At the end of the conversation, the bet din signed legal documents for my conversion including the Certificate of Admission which records that I "declared [my] intention and desire to enter the Covenant of Israel." It continues, "Upon questioning him we found him to be sincere in his intentions and adequately conversant with the doctrines and laws of our holy Faith." Then, along with Sharon as my sponsoring rabbi, I signed my Declaration of Faith, which spells out my commitment to Judaism and to raising a Jewish family. The forms are a personal declaration but also legal documents, and as such they now sit in my "legal" folder in a filing cabinet, along side parking tickets and my apartment lease.

When I came out of the bet din, Sara's dad and uncle were waiting for me. They had surprised me with their visit and though I didn't want the day to be an elaborate celebration, their presence was another reminder of the family and community I was joining. We talked about the bet din and I endured a couple more jokes about my circumcision. Then it was my turn to enter the mikveh.

Rabbi Kummer led me to the waiting room and we reviewed the process: I was to take a shower to make sure I was clean, wash off any deodorants, conditioners, or hair gels, remove any belly button lint, and wrap myself in a clean white sheet, left for me in the waiting room. I should take as much time as I liked and then call Rabbi Reinstein, who, as the only male member of my bet din, would oversee my immersion.

She shut the door and I stood for a second, alone in the small waiting room outside the bathroom.

I took off my clothes, hung them in the closet, and went into the bathroom. Now alone, I began to feel nervous. The bet din was the conceptual and legal confirmation of my conversion, but the mikveh was the symbolic and spiritual confirmation--the defining moment. I did some half-hearted push-ups to try to relieve stress. No luck. I surveyed the sink area: toothbrush, q-tips, alcohol, nail clippers. I got in the shower and washed well. I finished toweling off, made sure that there were no loose hairs on my body, then wrapped myself in the white sheet I had been given, and sat down next to the phone.

I picked up the receiver and told Rabbi Reinstein I was ready. A moment later there was a knock from inside the mikveh and he opened the door. The mikveh room was small, about ten by ten and the mikveh itself was sunken, with stairs leading into a five-by-five pool, about five feet in its deepest part. I took off my sheet and descended the seven stairs into the pool. I unscrewed the cap on the pipe leading outside and connected the two pools. The inside pool was made "living water" by this act.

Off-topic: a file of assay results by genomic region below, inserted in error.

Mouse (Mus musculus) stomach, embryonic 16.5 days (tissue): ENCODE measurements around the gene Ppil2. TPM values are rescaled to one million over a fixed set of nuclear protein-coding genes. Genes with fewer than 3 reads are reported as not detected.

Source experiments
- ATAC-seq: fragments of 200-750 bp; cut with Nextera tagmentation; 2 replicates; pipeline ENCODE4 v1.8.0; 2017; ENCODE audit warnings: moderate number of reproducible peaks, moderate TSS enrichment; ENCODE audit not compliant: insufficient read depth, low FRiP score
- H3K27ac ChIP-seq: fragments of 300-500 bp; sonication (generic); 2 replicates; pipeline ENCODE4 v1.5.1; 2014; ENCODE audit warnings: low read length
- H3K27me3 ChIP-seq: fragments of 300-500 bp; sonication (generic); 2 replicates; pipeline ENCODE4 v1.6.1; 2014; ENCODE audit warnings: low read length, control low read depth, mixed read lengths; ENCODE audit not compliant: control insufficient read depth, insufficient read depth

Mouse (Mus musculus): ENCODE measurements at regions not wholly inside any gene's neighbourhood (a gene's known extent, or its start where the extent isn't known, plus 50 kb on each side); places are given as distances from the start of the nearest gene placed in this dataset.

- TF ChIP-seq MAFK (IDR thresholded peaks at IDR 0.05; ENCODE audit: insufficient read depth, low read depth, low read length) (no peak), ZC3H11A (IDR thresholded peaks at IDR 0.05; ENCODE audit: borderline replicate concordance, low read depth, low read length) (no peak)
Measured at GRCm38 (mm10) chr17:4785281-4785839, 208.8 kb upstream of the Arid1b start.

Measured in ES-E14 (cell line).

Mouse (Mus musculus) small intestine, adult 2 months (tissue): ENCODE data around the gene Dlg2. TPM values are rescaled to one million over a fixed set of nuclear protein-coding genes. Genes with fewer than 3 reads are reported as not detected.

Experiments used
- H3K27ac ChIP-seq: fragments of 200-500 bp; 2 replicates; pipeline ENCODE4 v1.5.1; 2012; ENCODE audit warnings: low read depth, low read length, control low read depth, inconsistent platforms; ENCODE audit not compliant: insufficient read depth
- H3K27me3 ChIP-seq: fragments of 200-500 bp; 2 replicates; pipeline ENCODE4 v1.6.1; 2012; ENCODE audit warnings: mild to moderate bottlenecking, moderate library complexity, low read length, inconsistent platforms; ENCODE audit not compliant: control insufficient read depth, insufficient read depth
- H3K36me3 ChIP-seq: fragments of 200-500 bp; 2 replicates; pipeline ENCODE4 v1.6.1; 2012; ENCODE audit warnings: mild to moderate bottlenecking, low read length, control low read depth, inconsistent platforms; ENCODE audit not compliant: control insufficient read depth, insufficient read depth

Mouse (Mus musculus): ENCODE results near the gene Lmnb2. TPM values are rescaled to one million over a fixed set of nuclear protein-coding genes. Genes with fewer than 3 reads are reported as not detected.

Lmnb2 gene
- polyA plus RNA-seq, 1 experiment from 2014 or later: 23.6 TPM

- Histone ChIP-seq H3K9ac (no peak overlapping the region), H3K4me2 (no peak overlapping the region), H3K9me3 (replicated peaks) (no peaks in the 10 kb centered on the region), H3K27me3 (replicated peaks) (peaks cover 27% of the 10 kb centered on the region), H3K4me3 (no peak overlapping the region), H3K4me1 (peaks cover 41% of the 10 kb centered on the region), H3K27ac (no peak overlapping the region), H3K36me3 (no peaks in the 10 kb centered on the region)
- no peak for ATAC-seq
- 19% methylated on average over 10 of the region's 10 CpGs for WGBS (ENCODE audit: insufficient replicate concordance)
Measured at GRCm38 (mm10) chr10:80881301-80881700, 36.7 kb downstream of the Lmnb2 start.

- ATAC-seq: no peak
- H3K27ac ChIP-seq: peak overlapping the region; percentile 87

"Baruch ata adonai eloheinu melekh ha-olam, asher kidshanu b'mitzvotav v'tzivanu al ha-tivilah (Blessed are You O lord, our God, King of the Universe, who has sanctified us by His commandments and commanded us concerning immersion)," I said, after I had immersed myself and lifted my feet and floated without any part of my body touching the walls or the floor of the mikveh.

I followed this blessing with the Shehechiyanu, the traditional blessing Jews say upon experiencing something new. "Baruch ata, Adonai Eloheinu, melech ha-olam, shehechiyanu v'kimanu v'higiyanu laz-man hazeh (Blessed are You, Eternal our God, Ruler of the universe, who has kept us alive, sustained us and permitted us to reach this season). Witnesses to my conversion, including Sara's family, stood outside the mikveh to listen to the blessings. After each blessing a chorus of "Amens" could be heard beyond the door.

I went back to the bathroom, folded the sheet, set it on the chair, and dressed. As I left the mikveh, Sara's family, along with Rabbis Sharon, Reinstein, and Kummer sang "mazel tov" to me. Sharon had poured a cup of wine in the kiddish cup Sara's dad had given me to commemorate the conversion, and as Sara and I stood together I said the blessing over the wine, my first blessing as a Jew and my first mitzvah, or good deed.

Standing in the circle and passing the kiddush cup around, I knew this was just the first of many significant moments in my Jewish life. My wedding was just a few weeks away, soon followed by my first High Holidays as a Jew. These would be the first of my Jewish memories, memories that will come increasingly to define me. The bet din had asked me to describe my journey, but my journey is still being formed--in every song, blessing, holiday, and milestone.